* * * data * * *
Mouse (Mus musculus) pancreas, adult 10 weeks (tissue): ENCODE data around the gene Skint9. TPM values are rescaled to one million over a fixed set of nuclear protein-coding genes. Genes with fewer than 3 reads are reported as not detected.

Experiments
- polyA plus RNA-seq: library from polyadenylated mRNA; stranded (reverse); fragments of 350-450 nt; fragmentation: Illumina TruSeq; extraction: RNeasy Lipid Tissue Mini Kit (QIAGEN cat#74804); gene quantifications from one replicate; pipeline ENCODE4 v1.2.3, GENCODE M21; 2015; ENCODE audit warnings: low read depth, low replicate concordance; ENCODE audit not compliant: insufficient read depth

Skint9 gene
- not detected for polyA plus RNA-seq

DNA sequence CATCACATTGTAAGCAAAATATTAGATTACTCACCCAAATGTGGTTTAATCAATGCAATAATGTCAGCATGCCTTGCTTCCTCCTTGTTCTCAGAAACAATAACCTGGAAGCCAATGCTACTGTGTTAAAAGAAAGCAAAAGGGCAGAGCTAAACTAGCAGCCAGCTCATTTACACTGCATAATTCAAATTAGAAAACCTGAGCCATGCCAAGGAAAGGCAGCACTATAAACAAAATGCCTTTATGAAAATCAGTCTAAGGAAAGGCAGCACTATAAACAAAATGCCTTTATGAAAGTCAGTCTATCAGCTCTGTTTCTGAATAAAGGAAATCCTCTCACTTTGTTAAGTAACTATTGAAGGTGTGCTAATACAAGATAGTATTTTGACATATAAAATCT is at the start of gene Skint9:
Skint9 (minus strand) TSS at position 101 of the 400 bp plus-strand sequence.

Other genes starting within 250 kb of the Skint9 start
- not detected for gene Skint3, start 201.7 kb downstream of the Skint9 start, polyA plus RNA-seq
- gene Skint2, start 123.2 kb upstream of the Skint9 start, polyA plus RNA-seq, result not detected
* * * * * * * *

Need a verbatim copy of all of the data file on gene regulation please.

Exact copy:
Mouse (Mus musculus) pancreas, adult 10 weeks (tissue): ENCODE data around the gene Skint9. TPM values are rescaled to one million over a fixed set of nuclear protein-coding genes. Genes with fewer than 3 reads are reported as not detected.

Experiments
- polyA plus RNA-seq: library from polyadenylated mRNA; stranded (reverse); fragments of 350-450 nt; fragmentation: Illumina TruSeq; extraction: RNeasy Lipid Tissue Mini Kit (QIAGEN cat#74804); gene quantifications from one replicate; pipeline ENCODE4 v1.2.3, GENCODE M21; 2015; ENCODE audit warnings: low read depth, low replicate concordance; ENCODE audit not compliant: insufficient read depth

Skint9 gene
- not detected for polyA plus RNA-seq

DNA sequence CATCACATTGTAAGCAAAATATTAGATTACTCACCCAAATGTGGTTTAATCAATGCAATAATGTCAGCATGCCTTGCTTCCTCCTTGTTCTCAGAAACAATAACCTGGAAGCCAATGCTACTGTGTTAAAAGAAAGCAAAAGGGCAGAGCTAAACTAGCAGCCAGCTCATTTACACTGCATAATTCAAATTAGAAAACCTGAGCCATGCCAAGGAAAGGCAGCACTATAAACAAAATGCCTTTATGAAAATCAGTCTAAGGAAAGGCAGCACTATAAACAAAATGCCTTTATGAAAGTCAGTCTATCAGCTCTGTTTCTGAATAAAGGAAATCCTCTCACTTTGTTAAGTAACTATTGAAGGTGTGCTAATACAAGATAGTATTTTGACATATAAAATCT is at the start of gene Skint9:
Skint9 (minus strand) TSS at position 101 of the 400 bp plus-strand sequence.

Other genes starting within 250 kb of the Skint9 start
- not detected for gene Skint3, start 201.7 kb downstream of the Skint9 start, polyA plus RNA-seq
- gene Skint2, start 123.2 kb upstream of the Skint9 start, polyA plus RNA-seq, result not detected